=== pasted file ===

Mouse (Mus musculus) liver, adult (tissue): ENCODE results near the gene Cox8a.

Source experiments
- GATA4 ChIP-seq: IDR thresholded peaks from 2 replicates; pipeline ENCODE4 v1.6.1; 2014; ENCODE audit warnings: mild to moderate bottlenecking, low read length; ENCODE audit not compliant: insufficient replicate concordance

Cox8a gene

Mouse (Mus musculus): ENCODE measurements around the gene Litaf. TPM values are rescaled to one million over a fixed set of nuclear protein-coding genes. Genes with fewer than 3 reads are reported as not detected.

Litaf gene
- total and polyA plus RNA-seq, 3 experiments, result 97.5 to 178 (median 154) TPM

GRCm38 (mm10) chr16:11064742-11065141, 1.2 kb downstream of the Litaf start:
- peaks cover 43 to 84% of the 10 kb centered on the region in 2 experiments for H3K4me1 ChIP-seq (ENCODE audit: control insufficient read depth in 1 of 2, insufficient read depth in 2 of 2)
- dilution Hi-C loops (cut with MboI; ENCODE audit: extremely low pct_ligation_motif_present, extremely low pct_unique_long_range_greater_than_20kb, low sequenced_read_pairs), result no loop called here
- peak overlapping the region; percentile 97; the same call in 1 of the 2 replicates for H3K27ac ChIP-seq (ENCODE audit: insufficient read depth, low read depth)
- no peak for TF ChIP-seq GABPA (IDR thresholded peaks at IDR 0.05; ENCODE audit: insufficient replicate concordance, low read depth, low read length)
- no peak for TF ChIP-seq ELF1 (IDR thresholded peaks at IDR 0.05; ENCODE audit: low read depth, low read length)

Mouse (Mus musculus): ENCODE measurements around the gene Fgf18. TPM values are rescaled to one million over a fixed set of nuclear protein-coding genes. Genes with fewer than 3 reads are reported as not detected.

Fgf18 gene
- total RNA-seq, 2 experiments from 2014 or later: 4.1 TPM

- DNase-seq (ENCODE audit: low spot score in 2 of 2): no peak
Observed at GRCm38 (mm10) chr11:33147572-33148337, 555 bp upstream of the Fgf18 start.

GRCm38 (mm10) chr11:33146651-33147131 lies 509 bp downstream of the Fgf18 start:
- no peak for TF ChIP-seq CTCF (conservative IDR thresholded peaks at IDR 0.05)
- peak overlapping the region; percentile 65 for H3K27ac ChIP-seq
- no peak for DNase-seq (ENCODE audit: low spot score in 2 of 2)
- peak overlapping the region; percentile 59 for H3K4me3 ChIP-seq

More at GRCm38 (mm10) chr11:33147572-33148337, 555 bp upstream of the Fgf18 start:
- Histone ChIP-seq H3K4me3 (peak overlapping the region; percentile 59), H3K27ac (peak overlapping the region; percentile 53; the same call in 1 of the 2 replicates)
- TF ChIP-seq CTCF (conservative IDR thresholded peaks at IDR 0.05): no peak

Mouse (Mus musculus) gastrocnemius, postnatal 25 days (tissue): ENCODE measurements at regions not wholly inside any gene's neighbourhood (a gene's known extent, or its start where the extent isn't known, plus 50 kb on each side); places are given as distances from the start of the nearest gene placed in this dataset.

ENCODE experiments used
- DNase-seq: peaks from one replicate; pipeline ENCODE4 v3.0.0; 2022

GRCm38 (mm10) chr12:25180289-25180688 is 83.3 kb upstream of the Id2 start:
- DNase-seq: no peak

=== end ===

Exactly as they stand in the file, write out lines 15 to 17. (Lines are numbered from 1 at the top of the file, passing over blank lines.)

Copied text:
Fgf18 gene
- total RNA-seq, 2 experiments from 2014 or later: 4.1 TPM

- DNase-seq (ENCODE audit: low spot score in 2 of 2): no peak